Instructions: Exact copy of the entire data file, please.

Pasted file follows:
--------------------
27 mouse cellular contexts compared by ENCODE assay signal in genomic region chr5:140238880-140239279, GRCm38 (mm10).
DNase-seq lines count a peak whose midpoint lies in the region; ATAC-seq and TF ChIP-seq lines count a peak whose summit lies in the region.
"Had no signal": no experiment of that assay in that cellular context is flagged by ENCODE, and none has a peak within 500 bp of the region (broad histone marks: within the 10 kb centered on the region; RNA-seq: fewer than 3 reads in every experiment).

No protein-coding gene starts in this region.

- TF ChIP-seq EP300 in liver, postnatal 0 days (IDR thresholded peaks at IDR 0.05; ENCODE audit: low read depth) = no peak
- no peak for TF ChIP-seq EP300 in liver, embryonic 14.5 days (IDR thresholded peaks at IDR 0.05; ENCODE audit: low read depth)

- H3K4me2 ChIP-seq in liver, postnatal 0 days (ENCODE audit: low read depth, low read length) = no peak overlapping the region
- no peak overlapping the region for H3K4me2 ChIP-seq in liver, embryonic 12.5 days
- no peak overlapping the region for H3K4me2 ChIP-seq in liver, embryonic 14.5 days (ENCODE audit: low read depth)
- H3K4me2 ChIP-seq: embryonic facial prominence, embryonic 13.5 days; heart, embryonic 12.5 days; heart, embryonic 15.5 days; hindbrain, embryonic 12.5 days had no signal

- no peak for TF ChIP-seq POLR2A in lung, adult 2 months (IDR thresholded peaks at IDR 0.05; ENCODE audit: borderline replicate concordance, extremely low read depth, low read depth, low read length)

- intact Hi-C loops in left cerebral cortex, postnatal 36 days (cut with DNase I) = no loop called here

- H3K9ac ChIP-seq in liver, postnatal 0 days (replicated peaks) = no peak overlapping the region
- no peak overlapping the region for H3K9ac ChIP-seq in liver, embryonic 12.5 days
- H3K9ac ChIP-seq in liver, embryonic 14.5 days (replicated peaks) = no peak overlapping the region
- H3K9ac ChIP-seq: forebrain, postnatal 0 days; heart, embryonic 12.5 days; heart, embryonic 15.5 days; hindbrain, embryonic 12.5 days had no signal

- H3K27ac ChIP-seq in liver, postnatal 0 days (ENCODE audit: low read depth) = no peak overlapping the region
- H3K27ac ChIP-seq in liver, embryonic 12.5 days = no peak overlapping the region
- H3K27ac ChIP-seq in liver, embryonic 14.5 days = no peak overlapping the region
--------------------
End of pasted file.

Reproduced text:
27 mouse cellular contexts compared by ENCODE assay signal in genomic region chr5:140238880-140239279, GRCm38 (mm10).
DNase-seq lines count a peak whose midpoint lies in the region; ATAC-seq and TF ChIP-seq lines count a peak whose summit lies in the region.
"Had no signal": no experiment of that assay in that cellular context is flagged by ENCODE, and none has a peak within 500 bp of the region (broad histone marks: within the 10 kb centered on the region; RNA-seq: fewer than 3 reads in every experiment).

No protein-coding gene starts in this region.

- TF ChIP-seq EP300 in liver, postnatal 0 days (IDR thresholded peaks at IDR 0.05; ENCODE audit: low read depth) = no peak
- no peak for TF ChIP-seq EP300 in liver, embryonic 14.5 days (IDR thresholded peaks at IDR 0.05; ENCODE audit: low read depth)

- H3K4me2 ChIP-seq in liver, postnatal 0 days (ENCODE audit: low read depth, low read length) = no peak overlapping the region
- no peak overlapping the region for H3K4me2 ChIP-seq in liver, embryonic 12.5 days
- no peak overlapping the region for H3K4me2 ChIP-seq in liver, embryonic 14.5 days (ENCODE audit: low read depth)
- H3K4me2 ChIP-seq: embryonic facial prominence, embryonic 13.5 days; heart, embryonic 12.5 days; heart, embryonic 15.5 days; hindbrain, embryonic 12.5 days had no signal

- no peak for TF ChIP-seq POLR2A in lung, adult 2 months (IDR thresholded peaks at IDR 0.05; ENCODE audit: borderline replicate concordance, extremely low read depth, low read depth, low read length)

- intact Hi-C loops in left cerebral cortex, postnatal 36 days (cut with DNase I) = no loop called here

- H3K9ac ChIP-seq in liver, postnatal 0 days (replicated peaks) = no peak overlapping the region
- no peak overlapping the region for H3K9ac ChIP-seq in liver, embryonic 12.5 days
- H3K9ac ChIP-seq in liver, embryonic 14.5 days (replicated peaks) = no peak overlapping the region
- H3K9ac ChIP-seq: forebrain, postnatal 0 days; heart, embryonic 12.5 days; heart, embryonic 15.5 days; hindbrain, embryonic 12.5 days had no signal

- H3K27ac ChIP-seq in liver, postnatal 0 days (ENCODE audit: low read depth) = no peak overlapping the region
- H3K27ac ChIP-seq in liver, embryonic 12.5 days = no peak overlapping the region
- H3K27ac ChIP-seq in liver, embryonic 14.5 days = no peak overlapping the region